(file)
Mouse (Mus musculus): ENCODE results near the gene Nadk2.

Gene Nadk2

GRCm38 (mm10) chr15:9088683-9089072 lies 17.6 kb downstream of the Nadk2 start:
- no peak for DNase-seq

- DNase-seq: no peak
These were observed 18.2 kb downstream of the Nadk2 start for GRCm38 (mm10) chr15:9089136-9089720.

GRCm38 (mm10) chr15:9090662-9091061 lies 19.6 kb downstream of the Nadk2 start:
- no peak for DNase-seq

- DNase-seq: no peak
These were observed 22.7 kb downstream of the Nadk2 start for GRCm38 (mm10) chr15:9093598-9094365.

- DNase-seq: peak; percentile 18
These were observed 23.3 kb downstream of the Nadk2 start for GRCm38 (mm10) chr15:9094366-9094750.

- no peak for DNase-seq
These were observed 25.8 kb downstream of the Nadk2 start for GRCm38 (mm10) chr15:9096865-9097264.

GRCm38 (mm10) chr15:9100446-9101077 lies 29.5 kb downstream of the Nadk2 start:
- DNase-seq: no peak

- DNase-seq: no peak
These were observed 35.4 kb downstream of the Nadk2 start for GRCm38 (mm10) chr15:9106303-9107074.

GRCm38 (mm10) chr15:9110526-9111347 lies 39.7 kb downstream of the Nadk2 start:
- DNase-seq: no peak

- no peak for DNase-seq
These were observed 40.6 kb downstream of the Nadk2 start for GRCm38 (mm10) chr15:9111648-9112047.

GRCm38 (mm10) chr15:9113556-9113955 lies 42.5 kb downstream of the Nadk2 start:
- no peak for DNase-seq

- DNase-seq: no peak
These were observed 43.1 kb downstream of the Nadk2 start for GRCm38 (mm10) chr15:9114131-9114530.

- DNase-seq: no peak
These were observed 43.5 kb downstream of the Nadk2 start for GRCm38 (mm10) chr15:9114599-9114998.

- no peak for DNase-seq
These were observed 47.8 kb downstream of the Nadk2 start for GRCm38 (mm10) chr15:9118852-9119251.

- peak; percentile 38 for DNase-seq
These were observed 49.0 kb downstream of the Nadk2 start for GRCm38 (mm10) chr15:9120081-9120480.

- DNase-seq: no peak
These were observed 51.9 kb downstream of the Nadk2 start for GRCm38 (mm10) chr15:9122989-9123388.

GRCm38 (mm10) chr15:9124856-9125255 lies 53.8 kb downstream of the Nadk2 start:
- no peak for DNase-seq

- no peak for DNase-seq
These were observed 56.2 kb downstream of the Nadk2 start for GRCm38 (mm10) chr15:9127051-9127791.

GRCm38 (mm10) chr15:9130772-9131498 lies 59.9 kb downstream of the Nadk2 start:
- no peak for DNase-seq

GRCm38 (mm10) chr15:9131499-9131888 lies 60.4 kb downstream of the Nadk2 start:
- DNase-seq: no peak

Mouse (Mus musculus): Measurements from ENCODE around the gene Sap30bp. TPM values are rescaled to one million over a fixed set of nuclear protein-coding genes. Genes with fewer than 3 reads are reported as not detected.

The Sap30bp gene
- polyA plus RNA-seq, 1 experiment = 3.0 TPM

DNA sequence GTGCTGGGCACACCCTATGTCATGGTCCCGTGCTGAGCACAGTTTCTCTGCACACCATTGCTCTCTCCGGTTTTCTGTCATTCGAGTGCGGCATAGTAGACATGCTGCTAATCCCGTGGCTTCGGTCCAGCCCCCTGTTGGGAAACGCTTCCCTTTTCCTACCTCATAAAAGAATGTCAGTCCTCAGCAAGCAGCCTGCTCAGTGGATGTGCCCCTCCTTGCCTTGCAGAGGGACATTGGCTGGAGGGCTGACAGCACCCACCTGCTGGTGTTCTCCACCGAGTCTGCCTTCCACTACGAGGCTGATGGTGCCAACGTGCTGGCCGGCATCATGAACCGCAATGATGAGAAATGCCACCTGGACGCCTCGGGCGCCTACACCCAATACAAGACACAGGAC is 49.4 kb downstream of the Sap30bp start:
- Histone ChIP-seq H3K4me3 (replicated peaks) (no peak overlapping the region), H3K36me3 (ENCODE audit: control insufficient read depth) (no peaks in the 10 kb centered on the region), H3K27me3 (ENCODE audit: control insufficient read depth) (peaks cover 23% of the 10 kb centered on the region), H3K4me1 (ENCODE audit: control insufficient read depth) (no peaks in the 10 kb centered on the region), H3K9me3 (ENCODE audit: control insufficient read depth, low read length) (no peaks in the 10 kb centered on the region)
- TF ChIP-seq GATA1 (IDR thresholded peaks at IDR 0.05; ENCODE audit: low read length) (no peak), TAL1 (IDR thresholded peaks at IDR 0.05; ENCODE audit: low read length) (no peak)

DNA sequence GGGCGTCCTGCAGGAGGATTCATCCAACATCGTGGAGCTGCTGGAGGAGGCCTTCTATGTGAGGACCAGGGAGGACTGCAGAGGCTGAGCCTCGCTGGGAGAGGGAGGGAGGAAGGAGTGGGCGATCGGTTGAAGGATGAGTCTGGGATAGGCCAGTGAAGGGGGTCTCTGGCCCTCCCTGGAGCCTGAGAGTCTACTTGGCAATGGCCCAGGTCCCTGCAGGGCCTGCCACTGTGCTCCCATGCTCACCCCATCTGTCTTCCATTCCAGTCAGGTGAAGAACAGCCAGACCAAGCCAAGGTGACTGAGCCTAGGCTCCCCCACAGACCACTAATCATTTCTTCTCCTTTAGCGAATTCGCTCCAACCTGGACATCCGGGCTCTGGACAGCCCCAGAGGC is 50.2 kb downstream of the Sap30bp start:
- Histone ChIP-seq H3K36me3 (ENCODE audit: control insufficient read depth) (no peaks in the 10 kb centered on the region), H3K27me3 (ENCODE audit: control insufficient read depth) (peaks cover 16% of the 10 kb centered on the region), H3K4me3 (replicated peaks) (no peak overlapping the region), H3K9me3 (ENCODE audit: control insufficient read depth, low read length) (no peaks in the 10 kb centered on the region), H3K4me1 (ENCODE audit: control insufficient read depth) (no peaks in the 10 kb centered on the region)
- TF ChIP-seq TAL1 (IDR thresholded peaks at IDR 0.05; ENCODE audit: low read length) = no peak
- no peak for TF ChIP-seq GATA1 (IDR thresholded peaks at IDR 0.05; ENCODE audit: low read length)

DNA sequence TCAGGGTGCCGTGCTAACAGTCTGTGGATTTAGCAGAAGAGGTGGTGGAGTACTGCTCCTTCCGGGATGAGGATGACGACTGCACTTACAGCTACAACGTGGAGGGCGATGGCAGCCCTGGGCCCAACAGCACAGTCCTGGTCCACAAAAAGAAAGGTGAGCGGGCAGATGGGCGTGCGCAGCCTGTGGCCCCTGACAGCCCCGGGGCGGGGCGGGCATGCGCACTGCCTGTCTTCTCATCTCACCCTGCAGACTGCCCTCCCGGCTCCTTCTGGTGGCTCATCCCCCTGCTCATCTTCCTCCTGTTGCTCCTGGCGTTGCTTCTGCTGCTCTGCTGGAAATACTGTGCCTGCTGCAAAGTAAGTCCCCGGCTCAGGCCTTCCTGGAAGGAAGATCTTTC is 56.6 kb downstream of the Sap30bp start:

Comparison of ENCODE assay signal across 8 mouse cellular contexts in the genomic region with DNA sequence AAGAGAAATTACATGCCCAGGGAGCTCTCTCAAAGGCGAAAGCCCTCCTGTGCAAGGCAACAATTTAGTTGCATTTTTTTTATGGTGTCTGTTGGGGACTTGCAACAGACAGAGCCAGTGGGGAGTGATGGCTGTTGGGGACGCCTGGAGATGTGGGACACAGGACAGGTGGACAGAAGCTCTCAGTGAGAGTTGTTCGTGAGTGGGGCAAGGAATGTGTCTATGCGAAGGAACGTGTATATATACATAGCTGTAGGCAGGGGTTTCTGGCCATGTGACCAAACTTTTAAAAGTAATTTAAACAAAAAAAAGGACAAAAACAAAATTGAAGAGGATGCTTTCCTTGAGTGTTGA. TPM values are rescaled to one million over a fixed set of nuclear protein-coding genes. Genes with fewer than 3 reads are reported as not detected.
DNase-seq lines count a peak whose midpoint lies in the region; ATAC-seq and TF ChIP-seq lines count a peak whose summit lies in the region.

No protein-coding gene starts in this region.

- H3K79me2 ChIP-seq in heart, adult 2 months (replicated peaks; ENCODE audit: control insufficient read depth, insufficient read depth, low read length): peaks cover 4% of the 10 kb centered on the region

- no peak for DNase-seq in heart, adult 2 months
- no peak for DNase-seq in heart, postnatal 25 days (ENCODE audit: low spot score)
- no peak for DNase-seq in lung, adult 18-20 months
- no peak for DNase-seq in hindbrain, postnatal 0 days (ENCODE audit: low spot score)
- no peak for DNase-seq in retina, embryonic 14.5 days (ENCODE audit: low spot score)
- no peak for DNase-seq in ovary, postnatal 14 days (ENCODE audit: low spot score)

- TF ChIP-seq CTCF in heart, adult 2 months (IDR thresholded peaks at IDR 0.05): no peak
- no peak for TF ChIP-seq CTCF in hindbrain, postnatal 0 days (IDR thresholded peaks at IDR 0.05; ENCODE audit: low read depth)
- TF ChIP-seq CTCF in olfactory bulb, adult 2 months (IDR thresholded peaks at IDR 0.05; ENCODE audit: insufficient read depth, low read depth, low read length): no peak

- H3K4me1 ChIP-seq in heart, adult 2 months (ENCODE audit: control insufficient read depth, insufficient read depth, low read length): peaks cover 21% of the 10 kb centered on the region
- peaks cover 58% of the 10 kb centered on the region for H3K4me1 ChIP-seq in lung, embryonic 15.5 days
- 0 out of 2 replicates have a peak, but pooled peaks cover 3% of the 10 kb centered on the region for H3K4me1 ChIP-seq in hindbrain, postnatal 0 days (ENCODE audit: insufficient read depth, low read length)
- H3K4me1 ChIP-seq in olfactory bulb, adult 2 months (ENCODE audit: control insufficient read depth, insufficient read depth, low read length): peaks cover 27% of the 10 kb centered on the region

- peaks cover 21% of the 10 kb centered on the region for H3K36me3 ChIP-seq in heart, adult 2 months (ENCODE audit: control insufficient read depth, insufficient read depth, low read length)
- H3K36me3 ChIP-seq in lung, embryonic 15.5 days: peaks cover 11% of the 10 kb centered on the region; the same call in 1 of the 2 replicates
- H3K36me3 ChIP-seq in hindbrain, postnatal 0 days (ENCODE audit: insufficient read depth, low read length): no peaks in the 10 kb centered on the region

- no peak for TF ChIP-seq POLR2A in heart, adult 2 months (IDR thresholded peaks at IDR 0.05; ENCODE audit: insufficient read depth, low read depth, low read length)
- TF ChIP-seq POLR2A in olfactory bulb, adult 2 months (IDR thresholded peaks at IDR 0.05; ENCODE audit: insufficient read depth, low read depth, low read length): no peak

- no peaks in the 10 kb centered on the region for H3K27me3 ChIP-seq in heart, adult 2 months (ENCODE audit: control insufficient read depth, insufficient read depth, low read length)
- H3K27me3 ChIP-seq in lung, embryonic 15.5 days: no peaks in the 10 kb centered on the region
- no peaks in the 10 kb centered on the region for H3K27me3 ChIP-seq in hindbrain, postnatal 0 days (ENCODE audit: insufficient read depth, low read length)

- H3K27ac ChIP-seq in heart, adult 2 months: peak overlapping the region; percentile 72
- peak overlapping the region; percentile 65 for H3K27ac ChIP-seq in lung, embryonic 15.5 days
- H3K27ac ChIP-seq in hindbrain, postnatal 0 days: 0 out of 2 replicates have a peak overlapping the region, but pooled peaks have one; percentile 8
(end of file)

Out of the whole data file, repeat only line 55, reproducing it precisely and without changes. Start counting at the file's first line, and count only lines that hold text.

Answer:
DNase-seq lines count a peak whose midpoint lies in the region; ATAC-seq and TF ChIP-seq lines count a peak whose summit lies in the region.